Thursday, June 10, 2010

Saint or sinner?

I was listening to Bowie and Tina Turner today when cleaning - yes, I did so much cleaning that I needed several cds! Bowie was good, wasn't he? I forget these things.

Anyway, I was belting along with Tina, 'You don't need another hero,' as I polished - those are the words I was singing; I don't know about her - and I was pondering about heroes.

Any creative writing handbook or course will tell you you have to create believable characters for your stories. That means the hero can't be totally perfect and the baddie shouldn't be completely evil. Jane Austen knew this. Elizabeth Bennett, for all her admirable qualities, was prejudiced against Mr Darcy. Coming up to date, almost, Morse was a grumpy old sod yet we loved him.

Compare Morse with Barnaby from Midsomer Murders, for example. Barnaby is just another television policeman; Morse will live forever. (Barnaby is, in fact, a stupid policeman as he hasn't yet worked out that anything group or activity his wife gets involved with, will soon have a murder. Or maybe he just doesn't want to acknowledge the nasty truth that his wife is a serial killer.)

I was going to say that popular fiction ignores the 'be real' maxim but I've just disproved that by talking about Morse. However it is true for many of today's novels. Not the great ones but the ones that get promoted and sold in huge numbers.

One of the characters in the book I'm currently reading is a practically perfect nanny. Mary Poppins with sex appeal. Another is an actress who loves food and doesn't want to be famous. Yet another is a size zero zero actress who dotes on her pug and will do anything for fame. Yet another is the unbelievably handsome make actor who is sleeping his way to the top. They're stereotypes of stereotypes. (I don't think that sentence means anything.)

I've forgotten where I was going with this ...

Oh yes: we're not like that. Not in real life. We're neither saint nor demon. We're a mix of both. In my case I am only too aware that my bad qualities win over my good far too often. And I don't know anyone who would qualify for the title of saint as it's used in modern vocabulary. (In his letters, Paul the apostle, addresses followers of Jesus as saints, but that's not quite the way we think of the meaning today.)

I think you can't call anyone a saint unless you know them really well and if you know them really well then you'd know they weren't saints.

Now I could go into a Christian rant about sinners being saved by the blood of the lamb, but I have a much more serious dilemma.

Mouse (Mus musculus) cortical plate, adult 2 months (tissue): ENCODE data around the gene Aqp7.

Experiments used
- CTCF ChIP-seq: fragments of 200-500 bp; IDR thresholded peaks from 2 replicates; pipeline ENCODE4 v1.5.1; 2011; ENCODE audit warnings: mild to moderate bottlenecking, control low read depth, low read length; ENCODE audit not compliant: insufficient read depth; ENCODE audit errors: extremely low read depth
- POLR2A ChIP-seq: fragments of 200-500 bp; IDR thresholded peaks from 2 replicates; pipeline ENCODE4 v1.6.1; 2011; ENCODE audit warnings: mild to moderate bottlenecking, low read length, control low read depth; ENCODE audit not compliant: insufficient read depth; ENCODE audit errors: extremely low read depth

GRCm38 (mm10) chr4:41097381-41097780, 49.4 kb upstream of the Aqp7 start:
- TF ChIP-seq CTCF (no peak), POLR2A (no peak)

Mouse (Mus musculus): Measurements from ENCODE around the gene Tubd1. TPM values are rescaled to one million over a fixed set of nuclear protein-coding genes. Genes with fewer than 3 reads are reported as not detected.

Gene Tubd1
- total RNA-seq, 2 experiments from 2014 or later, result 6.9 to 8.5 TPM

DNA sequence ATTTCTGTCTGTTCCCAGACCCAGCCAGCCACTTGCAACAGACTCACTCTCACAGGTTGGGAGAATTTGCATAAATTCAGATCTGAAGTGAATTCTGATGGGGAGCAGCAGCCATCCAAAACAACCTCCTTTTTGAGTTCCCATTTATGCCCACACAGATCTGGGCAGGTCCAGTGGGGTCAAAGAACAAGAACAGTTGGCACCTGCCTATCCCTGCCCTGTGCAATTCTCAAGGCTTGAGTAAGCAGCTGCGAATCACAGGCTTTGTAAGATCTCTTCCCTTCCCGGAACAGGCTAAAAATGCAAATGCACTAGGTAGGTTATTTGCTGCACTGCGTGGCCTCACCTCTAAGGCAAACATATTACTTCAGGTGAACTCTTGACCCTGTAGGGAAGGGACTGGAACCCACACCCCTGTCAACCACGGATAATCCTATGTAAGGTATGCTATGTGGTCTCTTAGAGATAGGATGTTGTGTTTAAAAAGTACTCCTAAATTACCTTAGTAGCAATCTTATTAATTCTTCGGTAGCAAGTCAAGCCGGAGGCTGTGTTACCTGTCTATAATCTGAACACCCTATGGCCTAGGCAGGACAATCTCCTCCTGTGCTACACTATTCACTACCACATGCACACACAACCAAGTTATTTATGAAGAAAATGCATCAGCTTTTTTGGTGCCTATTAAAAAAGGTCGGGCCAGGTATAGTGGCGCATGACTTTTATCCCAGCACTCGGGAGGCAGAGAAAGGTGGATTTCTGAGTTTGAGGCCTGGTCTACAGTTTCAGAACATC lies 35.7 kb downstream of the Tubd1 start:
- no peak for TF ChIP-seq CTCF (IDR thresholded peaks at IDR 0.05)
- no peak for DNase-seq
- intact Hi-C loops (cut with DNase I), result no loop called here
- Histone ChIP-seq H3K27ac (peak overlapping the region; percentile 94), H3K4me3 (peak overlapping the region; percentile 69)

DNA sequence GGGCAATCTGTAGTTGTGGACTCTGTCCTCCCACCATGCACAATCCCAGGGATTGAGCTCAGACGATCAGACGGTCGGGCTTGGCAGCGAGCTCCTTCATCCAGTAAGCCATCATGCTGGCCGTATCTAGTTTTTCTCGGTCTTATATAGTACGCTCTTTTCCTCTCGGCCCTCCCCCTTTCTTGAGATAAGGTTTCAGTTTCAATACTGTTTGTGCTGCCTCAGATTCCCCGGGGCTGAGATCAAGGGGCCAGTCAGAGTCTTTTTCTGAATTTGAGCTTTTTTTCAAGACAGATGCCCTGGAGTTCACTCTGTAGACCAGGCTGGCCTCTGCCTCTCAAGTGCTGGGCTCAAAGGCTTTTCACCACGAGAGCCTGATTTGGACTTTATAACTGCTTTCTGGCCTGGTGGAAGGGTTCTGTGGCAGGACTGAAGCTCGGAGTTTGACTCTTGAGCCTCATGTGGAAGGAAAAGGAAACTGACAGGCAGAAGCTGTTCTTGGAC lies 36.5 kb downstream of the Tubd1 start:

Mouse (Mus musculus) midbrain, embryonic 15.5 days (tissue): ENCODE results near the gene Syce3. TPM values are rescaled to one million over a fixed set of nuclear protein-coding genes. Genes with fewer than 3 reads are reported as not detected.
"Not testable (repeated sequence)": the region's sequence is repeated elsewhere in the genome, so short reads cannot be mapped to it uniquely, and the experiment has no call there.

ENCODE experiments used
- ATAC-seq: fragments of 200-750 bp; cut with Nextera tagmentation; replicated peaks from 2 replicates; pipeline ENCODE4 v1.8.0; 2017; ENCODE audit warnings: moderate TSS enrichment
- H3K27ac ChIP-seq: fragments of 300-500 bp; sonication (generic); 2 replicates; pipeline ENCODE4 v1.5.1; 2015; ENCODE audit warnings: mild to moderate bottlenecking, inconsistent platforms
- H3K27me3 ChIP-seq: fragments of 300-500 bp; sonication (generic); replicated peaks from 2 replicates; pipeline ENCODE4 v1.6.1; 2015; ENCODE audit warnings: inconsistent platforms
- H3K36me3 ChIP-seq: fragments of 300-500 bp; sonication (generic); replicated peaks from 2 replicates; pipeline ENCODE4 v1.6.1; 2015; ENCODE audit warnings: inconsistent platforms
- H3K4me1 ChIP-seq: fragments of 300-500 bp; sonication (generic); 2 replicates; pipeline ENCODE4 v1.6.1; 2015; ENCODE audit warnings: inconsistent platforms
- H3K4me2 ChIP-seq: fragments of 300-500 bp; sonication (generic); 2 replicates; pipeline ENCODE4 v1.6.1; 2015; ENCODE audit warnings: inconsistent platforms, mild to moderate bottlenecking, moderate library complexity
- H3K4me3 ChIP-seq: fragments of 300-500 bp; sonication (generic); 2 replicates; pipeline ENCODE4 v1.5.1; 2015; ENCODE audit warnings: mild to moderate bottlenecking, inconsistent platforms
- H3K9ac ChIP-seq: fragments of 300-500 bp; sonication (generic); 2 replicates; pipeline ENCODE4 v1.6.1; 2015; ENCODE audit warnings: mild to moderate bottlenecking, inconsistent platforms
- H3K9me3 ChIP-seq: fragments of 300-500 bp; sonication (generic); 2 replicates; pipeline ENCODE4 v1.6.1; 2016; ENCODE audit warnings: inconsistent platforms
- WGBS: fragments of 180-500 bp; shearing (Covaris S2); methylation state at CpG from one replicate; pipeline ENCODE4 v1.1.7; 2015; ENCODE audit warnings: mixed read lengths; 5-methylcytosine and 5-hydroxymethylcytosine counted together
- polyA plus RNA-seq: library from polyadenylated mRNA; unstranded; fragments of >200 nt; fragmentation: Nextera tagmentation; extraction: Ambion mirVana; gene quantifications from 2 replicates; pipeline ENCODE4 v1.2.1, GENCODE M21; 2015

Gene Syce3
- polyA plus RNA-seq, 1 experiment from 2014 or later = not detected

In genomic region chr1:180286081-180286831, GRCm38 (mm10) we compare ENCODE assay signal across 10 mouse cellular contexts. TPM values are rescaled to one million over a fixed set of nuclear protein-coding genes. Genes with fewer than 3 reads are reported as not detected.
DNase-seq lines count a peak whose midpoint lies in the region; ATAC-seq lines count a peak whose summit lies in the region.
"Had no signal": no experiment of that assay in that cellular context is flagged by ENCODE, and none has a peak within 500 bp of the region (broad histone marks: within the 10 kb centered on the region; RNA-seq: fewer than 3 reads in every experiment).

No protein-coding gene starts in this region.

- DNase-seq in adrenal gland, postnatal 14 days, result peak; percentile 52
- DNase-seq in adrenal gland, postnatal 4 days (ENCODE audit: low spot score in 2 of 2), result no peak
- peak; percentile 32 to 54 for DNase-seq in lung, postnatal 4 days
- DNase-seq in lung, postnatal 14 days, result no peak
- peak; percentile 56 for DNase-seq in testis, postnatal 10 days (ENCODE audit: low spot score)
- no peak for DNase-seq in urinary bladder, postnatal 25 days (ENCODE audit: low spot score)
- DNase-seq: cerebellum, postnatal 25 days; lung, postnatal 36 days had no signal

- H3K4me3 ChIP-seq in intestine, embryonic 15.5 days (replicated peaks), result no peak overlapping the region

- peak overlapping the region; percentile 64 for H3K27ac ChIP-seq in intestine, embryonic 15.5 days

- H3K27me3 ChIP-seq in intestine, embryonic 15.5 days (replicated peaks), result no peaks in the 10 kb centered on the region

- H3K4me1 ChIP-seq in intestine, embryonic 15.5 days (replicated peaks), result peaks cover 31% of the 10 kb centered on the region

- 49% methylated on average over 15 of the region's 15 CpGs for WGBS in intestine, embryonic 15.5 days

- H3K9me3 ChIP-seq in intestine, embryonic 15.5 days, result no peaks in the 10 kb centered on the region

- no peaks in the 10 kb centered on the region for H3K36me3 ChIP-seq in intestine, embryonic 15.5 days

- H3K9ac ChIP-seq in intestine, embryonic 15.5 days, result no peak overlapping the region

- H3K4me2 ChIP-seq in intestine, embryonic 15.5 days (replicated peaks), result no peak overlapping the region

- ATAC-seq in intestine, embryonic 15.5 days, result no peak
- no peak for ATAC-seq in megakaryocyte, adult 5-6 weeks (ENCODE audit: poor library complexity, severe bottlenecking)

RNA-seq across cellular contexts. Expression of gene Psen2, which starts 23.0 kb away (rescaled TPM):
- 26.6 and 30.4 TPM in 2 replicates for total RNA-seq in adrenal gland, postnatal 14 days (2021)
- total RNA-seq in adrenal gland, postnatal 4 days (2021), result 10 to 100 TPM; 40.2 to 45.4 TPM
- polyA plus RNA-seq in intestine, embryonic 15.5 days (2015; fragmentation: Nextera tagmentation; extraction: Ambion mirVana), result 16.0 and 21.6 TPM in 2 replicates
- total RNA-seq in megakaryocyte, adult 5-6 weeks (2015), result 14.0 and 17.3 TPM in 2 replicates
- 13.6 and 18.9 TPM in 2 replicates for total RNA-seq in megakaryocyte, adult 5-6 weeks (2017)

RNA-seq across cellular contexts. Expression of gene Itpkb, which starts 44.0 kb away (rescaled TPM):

Bearing in mind what I said about great literature needing believable characters, how can I make Munch the Cow more convincing? She's far too nice.

(Did I tell you I'm writing a story about Munch the Cow for a competition? In 600-800 words.)

3 comments:

Gledwood said...

I think you just put your finger on the difference between memorable pop fiction and the purely humdrum.

The "literary" world is full of wannabes with no real spark of their own, people unduly influenced and trying to tread in the footprints of others. I wouldn't worry about the "competition" or even being "the best". You just have to know there is a you-shaped hole out there that your book will fill, and then you'll do it right.

I answered your queries about the Latin. The good day to die one brought up loads of potential translations but the other phrase was simple.

I'm surprised Google Translate don't do Latin. It's not as if we don't come across enough quotes /etc etc in the language.

I think German grammar and declensions are hard enough ~ everything I write Gattina has some correction or other (you should have seen my old schoolwork, haha!; Latin's are said to be legendarily fiendish!

The reason they're so hard is because they're "inflexional" languages. There's some guide for English speakers learning foreign languages that gives the number of weeks full-time study at which a certain (clearly-defined) competence is achieved.

http://en.wikibooks.org/wiki/Wikibooks:Language_Learning_Difficulty_for_English_Speakers

French/Spanish/Italian etc 22 weeks. German got a special category: 30 weeks; Indonesian-Malay and Swahili 36 weeks; nearly all other languages including Russian, Hebrew and Vietnamese 44 weeks; Japanese, Arabic, Korean, Chinese 88 weeks.

Welsh wasn't listed but I'm sure it would fit the 44-weeks category. I think they got German's rating wrong because I did Welsh GCSE at the same time as German. Welsh as anyone who's studied several languages can confirm is NOT the easiest tongue to learn ~ but I would say German is considerably harder! (Latin must be exceedingly difficult!!!)

Anyway must go. Hi to George!

Furtheron said...

Can't Munch nip off around the back of the cow shed for a quick smoke?

I like what you say here though... somewhere along the line the polarisation of images has lead to the view that you have to be all this to be that. It's like when a celeb is caught out in some way - it's all across the tabloids front pages. When often the act that they are being vilified for is no doubt being acted out by a large number of the readers of the paper but with total anonimity.

katney said...

Do you know Jessica Fletcher?--of Murder She Wrote fame? (When we were in Russia our son's friend there was watching it, so it must surely have reached your TV sets as well.) When a few too many residents and visitors to Cabot Cove, where Jessica lived, had succumbed by nefarious means, Jessica went around the country visiting friends. Beware if Jessica wants to visit you. Really beware.

(This doesn't happen when I visit. I promise.)